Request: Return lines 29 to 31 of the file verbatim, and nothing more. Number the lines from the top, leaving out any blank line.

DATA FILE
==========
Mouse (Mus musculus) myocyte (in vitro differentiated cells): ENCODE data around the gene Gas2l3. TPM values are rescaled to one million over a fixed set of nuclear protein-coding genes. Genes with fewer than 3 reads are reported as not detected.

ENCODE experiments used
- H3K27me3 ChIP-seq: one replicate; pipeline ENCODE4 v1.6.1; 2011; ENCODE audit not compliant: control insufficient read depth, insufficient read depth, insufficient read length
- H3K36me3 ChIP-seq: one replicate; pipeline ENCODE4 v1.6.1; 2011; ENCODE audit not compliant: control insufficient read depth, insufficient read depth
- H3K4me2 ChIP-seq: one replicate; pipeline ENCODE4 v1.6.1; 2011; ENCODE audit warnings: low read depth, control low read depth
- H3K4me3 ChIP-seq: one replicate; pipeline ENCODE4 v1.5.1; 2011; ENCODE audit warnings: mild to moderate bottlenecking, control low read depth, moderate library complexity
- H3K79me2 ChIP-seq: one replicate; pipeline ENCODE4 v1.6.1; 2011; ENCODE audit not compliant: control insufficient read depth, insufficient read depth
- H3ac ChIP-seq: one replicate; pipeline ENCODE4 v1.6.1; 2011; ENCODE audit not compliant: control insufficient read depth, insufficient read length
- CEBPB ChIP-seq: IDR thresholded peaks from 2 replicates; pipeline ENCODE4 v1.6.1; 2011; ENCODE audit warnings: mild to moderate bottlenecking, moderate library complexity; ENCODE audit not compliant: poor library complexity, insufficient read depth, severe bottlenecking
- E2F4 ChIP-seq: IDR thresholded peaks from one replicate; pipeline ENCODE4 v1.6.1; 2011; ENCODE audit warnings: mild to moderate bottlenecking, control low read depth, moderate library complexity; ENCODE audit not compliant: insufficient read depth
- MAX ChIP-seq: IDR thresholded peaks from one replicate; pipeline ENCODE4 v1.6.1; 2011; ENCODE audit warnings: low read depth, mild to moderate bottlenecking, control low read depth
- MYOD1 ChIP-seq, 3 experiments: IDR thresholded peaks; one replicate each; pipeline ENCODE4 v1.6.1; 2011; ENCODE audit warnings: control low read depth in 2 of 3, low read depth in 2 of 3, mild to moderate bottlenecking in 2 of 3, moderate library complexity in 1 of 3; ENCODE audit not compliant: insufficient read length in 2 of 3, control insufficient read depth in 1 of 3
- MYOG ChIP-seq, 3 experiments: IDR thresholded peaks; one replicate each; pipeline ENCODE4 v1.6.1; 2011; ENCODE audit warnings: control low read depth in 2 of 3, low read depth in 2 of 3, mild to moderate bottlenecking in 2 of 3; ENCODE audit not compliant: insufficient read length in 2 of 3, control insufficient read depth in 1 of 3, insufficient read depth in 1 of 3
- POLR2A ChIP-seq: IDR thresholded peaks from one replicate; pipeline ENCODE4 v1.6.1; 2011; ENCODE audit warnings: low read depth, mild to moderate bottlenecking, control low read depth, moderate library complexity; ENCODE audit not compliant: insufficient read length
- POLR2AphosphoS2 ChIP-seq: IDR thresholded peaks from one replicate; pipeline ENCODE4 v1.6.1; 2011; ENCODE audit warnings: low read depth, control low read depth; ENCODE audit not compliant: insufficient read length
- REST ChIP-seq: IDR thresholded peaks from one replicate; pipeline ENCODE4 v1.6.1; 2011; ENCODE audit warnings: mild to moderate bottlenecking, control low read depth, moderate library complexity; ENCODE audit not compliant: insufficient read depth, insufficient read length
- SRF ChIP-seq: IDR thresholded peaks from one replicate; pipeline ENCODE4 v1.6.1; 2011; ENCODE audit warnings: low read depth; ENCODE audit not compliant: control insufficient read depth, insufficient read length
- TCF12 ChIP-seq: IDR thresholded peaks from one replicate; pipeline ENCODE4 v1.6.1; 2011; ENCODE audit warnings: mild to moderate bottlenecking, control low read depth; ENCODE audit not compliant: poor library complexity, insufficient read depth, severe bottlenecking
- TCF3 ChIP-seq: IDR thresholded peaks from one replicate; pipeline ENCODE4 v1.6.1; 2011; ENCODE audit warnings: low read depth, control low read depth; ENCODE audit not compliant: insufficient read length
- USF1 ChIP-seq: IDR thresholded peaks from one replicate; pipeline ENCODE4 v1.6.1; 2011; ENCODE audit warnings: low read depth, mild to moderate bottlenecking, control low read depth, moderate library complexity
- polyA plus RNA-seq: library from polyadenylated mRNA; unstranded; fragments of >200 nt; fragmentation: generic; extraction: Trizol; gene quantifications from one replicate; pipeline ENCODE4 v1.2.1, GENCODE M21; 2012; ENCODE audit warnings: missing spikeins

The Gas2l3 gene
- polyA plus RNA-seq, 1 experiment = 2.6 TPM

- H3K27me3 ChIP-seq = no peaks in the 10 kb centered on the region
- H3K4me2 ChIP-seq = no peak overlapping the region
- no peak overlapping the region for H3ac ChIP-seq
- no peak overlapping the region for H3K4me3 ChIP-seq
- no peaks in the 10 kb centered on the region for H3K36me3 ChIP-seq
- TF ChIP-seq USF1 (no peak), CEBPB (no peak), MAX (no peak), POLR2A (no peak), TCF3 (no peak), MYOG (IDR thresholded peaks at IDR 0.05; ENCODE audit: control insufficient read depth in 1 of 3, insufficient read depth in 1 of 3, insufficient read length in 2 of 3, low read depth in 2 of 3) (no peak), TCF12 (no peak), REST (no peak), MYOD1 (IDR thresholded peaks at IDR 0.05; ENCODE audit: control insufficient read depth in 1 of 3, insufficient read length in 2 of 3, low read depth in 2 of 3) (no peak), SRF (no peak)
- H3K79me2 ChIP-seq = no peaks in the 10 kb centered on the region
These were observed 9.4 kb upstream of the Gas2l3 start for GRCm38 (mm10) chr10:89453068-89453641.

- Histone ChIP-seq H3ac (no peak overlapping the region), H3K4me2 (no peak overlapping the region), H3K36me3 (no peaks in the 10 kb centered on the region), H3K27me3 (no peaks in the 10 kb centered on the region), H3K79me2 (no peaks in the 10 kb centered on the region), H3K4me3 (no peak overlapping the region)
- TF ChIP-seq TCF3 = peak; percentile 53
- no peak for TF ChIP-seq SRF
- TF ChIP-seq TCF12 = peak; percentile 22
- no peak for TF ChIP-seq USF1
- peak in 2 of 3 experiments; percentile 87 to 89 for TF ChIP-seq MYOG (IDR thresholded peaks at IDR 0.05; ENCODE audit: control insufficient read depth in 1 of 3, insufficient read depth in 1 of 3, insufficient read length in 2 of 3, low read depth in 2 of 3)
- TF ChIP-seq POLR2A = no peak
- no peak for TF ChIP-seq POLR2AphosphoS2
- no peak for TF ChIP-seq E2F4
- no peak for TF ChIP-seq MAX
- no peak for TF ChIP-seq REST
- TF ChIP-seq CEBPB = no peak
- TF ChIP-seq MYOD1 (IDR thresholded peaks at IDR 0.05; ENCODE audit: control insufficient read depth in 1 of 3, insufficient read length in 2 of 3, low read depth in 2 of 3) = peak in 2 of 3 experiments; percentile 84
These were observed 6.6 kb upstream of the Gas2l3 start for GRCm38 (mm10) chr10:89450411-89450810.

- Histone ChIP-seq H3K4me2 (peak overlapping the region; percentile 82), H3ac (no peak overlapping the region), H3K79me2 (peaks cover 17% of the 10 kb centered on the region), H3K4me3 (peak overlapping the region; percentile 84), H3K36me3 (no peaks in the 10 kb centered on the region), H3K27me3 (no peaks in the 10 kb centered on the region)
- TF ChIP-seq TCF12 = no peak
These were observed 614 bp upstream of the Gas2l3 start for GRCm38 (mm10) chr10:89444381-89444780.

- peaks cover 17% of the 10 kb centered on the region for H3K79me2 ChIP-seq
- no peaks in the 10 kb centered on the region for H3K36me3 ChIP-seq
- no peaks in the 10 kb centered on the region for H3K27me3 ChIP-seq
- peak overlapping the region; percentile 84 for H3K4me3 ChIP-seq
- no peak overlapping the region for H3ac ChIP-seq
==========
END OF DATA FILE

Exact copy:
- TF ChIP-seq USF1 (no peak), CEBPB (no peak), MAX (no peak), POLR2A (no peak), TCF3 (no peak), MYOG (IDR thresholded peaks at IDR 0.05; ENCODE audit: control insufficient read depth in 1 of 3, insufficient read depth in 1 of 3, insufficient read length in 2 of 3, low read depth in 2 of 3) (no peak), TCF12 (no peak), REST (no peak), MYOD1 (IDR thresholded peaks at IDR 0.05; ENCODE audit: control insufficient read depth in 1 of 3, insufficient read length in 2 of 3, low read depth in 2 of 3) (no peak), SRF (no peak)
- H3K79me2 ChIP-seq = no peaks in the 10 kb centered on the region
These were observed 9.4 kb upstream of the Gas2l3 start for GRCm38 (mm10) chr10:89453068-89453641.